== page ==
Let’s have a look at the parallel fairs …

The Fiac is indeed a series of events, conferences, dinners, and previews. For about fifteen years, “satellite” fairs have been involved. And in the game of “Off” fairs, Parisians and the foreign public have something to get lost.

Mansions are assaulted. In the area of Monceau, Asia Now houses more than 30 galleries from China, South Korea, Hong Kong, Japan, but also the Philippines or Thailand, for a more convincing second edition. Without offering an exhaustive panorama of Asian creation, the visit is still instructive. Tayeba Begum Lipi’s razor-sharp underwear, who lives in Bangladesh and symbolizes woman conditions by these dangerous objects. But the best paintings of the fair go to the Filipino painter Gaston Damag. He brings out the ancient sculpture of his country, but in the state in which it is today: counterfeit, misunderstood, an object of tourism consumption.

Nearby, rue de Vigny, we discover Paris Internationale, a third fragile edition, but which has the merit of honoring “non-profit” areas and artists run spaces. But our real “crush” is for Bagus Pandega’s digital work at Roh Projects.

The Opera area is occupied by the fourth edition of the Outsider Art Fair. We would like to welcome a progress, but this version is reminiscent of the previous one where the best is next to the mediocre.

How not to stop at Private Choices? A high-quality selection performed by the collector Nadia Candet, with pieces presented by Jeanne Susplugas or Boris Chouvellon.

Screenshot 2018-10-24 at 10.18.52.png
.Private Choices ©
MF

In the Marais, the YIA (Young International Art Fair) keep going its dangerous fall into nothingness. You have to cling to find pieces drowning in a maze of mediocrity. However, some pieces can be kept: Leo Dorfner‘s works, or stands from the Geneva gallery Annalix Forever and the young Parisian Segolene Brosselette.

And finally, the very last one: Welcome Art Fair, which was born in 2018 in the Marais and launched by the gallerist Olivier Robert, who pretends to “innovate”. Impossible to understand what is this innovation, this novelty. He claims intimacy (20 galleries) and enabling experimentation while emphasizing the plurality of artistic approaches that galleries support. But the one that replaces the sadly missing Variation Art Fair, which had the merit of exclusively showing digital art and video, fails to achieve its goals. However, this first edition still offers museum-quality pieces like those of Léa Le Bricomte.

By Madeleine Filippi

 

Gender quotas at The Royal Academy

The Royal Academy in London promises an equal amount of naked men and women. That is to say depicted in the works in the exhibition ‘The Renaissance Nude’, in March next year. The idea for the show was conceived three years ago, and it will be in partnership with the Getty Museum in LA.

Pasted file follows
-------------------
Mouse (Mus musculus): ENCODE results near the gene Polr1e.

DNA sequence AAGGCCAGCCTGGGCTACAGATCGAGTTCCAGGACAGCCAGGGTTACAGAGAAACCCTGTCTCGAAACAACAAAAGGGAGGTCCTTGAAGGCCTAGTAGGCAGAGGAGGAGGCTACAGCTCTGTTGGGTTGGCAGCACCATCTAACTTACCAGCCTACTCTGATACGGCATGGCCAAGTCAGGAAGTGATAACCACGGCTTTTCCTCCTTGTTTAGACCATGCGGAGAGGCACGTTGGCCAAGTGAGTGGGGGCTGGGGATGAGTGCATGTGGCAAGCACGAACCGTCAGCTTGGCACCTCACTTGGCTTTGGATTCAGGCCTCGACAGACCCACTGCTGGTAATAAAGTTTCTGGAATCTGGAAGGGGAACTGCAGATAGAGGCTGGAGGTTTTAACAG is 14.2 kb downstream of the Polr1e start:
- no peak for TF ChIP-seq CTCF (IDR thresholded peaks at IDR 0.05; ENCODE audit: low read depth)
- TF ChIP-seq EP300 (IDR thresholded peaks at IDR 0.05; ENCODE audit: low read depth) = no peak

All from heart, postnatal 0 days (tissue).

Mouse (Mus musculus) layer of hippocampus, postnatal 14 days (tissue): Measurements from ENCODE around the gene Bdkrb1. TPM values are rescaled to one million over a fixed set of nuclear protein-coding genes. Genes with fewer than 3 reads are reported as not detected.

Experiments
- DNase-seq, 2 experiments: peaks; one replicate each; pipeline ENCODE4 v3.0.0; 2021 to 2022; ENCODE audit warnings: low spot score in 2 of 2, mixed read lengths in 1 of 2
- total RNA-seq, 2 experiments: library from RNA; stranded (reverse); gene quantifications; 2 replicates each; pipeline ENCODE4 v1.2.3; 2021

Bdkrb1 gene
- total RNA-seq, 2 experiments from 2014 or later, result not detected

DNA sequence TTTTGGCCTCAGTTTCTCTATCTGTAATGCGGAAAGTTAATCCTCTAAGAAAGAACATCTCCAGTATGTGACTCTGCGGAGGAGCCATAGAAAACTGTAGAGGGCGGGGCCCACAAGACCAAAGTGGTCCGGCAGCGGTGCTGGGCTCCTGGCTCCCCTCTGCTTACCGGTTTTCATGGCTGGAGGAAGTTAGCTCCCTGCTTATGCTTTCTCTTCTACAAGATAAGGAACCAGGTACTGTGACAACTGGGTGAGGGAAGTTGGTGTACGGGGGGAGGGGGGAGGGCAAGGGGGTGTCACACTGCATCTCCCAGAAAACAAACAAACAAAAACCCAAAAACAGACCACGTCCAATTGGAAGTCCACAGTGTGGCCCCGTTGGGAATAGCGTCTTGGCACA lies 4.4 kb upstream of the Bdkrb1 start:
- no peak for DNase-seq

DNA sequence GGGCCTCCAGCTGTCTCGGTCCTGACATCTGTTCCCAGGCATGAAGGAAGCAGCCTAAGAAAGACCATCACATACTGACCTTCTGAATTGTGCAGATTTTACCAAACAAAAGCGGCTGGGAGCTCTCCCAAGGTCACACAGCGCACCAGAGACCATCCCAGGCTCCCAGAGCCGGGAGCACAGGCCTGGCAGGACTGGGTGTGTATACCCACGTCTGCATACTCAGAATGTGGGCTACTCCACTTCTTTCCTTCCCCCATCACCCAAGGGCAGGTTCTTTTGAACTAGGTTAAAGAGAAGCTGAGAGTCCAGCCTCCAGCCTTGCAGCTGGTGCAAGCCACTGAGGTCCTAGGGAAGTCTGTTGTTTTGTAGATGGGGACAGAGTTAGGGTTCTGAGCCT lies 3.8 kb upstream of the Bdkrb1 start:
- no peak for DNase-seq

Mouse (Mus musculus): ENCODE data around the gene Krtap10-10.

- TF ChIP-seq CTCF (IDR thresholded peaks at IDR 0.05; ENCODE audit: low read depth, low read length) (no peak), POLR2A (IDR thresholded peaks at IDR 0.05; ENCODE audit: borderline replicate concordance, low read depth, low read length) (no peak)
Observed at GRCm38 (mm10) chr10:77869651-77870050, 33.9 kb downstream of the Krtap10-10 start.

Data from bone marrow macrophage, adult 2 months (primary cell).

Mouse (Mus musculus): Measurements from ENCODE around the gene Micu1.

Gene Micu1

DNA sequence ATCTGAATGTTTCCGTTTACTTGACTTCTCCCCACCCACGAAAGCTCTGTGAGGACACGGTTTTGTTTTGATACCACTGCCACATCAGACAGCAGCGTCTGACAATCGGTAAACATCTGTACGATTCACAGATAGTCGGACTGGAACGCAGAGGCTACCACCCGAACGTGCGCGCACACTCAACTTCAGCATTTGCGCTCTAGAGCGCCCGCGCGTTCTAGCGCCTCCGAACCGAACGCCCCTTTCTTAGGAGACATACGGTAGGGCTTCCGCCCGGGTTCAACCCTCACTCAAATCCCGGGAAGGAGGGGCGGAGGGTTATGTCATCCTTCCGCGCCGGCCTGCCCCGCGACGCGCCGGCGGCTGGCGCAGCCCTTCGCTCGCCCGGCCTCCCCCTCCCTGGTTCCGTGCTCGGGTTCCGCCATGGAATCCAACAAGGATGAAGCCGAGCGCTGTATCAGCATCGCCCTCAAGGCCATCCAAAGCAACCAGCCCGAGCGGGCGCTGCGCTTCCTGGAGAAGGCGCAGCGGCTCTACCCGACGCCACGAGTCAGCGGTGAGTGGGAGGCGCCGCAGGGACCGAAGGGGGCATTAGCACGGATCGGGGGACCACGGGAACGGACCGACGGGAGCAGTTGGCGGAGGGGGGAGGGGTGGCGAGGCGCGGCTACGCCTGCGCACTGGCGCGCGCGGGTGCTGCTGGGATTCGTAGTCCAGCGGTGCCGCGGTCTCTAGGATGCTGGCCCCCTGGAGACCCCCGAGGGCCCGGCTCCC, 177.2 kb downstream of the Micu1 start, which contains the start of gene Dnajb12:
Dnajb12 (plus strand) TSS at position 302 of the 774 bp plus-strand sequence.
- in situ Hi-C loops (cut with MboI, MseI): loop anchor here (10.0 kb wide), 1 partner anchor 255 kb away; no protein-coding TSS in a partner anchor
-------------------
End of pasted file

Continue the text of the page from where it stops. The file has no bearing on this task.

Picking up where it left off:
sebastiaSaint Sebastian by Agnolo Bronzino

 

But since starting the planning of the exhibition attitudes have changed. Institutions have re-examined their relationship and treatment of women following sexual abuse allegations. 
Screen Shot 2018-09-05 at 17.04.54.pngVenus Rising from the Sea by Titian
This show will reflect art in the #MeToo era. It follows a period of deep crisis in the arts. Television, film, theatre, music and the visual arts all had to have a new look at how they treat and portray women. 
This decision marks the first time the R.A. has introduced a gender quota for any of its exhibitions. It has not done an exact count, but the split will be almost equal. 
Art institutions have been targeted by feminist campaigners for a long time. Critics point out the dire shortage of women artists in museums collections. While there is a high proportion of female nudes on the walls. The most prominent of these critics are the Guerrilla Girls. Their 1989 work entitled ‘Do Women Have To Be Naked To Get Into the Met Museum’, is now held by the Tate Modern. It states that less than five percent of the work in the New York museum’s modern art section is by women. However, 85 percent of the nudes on exhibit are female. London’s National Gallery admitted this year that less than one percent of its works are by women.
The RA.’s show is assembled to track the development of the “idea and ideal” of the nude throughout Europe. It will have about 85 works created between 1400 and 1530 of both religious and secular art. It will include top works by Titian, Raphael, Michelangelo, Leonardo, Durer, and Cranach. 
 Screen Shot 2018-09-05 at 17.12.15.pngA Faun and His Family With a Slain Lion by Lucas Cranach
Dr. Per Rumberg is the head curator of the show. He said he and his colleagues had been eager from the start to have an equal sex-balance. The organizers also sought for a balanced mixture of men and women scholars to work on the exhibition.
Throughout art history, there are more depictions of naked women than men. In this period substantially more. Would, therefore, the quality of the show not be compromised. Organizers assure that it won’t and that there is enough to choose from. The exhibition will have some real masterpieces on show. It is interesting to examine the differences in the way the male and female bodies are portrayed.
The Academy’s decision of a gender quota was confirmed on the launch day of the 2019 season. Tim Marlow the artistic director, said he had found it a very interesting exercise. He observed how the exhibition had changed meaning during the current ‘cultural climate’.  
Gender quotas will not be obligatory in other exhibitions. Forthcoming shows include Oceania, Antony Gormley, Lucian Freud, Felix Vallotton and Bill Viola.